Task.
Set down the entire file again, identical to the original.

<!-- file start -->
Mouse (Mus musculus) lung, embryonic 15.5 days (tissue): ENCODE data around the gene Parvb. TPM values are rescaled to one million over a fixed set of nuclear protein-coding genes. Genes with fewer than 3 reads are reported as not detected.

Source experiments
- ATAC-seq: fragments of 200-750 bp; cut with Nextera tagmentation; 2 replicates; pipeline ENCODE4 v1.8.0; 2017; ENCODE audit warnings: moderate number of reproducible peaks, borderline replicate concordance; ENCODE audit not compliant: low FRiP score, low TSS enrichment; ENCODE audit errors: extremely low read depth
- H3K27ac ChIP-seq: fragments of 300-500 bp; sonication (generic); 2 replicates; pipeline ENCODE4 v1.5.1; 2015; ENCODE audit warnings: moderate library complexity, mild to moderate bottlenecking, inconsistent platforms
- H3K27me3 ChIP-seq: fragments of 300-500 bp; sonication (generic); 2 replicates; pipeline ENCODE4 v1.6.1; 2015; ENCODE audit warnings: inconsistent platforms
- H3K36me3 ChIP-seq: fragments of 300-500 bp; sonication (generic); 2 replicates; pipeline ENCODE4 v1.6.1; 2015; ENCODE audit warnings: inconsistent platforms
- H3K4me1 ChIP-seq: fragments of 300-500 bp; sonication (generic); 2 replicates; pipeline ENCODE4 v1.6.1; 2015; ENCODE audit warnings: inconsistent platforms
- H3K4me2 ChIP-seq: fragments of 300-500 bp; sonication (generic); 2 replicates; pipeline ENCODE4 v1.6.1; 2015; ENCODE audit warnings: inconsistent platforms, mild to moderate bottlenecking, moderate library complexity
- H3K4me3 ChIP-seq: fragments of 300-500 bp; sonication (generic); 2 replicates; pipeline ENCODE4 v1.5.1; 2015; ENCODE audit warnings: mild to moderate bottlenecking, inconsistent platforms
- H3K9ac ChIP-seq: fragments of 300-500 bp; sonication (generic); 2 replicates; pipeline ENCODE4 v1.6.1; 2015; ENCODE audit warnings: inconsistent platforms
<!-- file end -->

Mouse (Mus musculus) lung, embryonic 15.5 days (tissue): ENCODE data around the gene Parvb. TPM values are rescaled to one million over a fixed set of nuclear protein-coding genes. Genes with fewer than 3 reads are reported as not detected.

Source experiments
- ATAC-seq: fragments of 200-750 bp; cut with Nextera tagmentation; 2 replicates; pipeline ENCODE4 v1.8.0; 2017; ENCODE audit warnings: moderate number of reproducible peaks, borderline replicate concordance; ENCODE audit not compliant: low FRiP score, low TSS enrichment; ENCODE audit errors: extremely low read depth
- H3K27ac ChIP-seq: fragments of 300-500 bp; sonication (generic); 2 replicates; pipeline ENCODE4 v1.5.1; 2015; ENCODE audit warnings: moderate library complexity, mild to moderate bottlenecking, inconsistent platforms
- H3K27me3 ChIP-seq: fragments of 300-500 bp; sonication (generic); 2 replicates; pipeline ENCODE4 v1.6.1; 2015; ENCODE audit warnings: inconsistent platforms
- H3K36me3 ChIP-seq: fragments of 300-500 bp; sonication (generic); 2 replicates; pipeline ENCODE4 v1.6.1; 2015; ENCODE audit warnings: inconsistent platforms
- H3K4me1 ChIP-seq: fragments of 300-500 bp; sonication (generic); 2 replicates; pipeline ENCODE4 v1.6.1; 2015; ENCODE audit warnings: inconsistent platforms
- H3K4me2 ChIP-seq: fragments of 300-500 bp; sonication (generic); 2 replicates; pipeline ENCODE4 v1.6.1; 2015; ENCODE audit warnings: inconsistent platforms, mild to moderate bottlenecking, moderate library complexity
- H3K4me3 ChIP-seq: fragments of 300-500 bp; sonication (generic); 2 replicates; pipeline ENCODE4 v1.5.1; 2015; ENCODE audit warnings: mild to moderate bottlenecking, inconsistent platforms
- H3K9ac ChIP-seq: fragments of 300-500 bp; sonication (generic); 2 replicates; pipeline ENCODE4 v1.6.1; 2015; ENCODE audit warnings: inconsistent platforms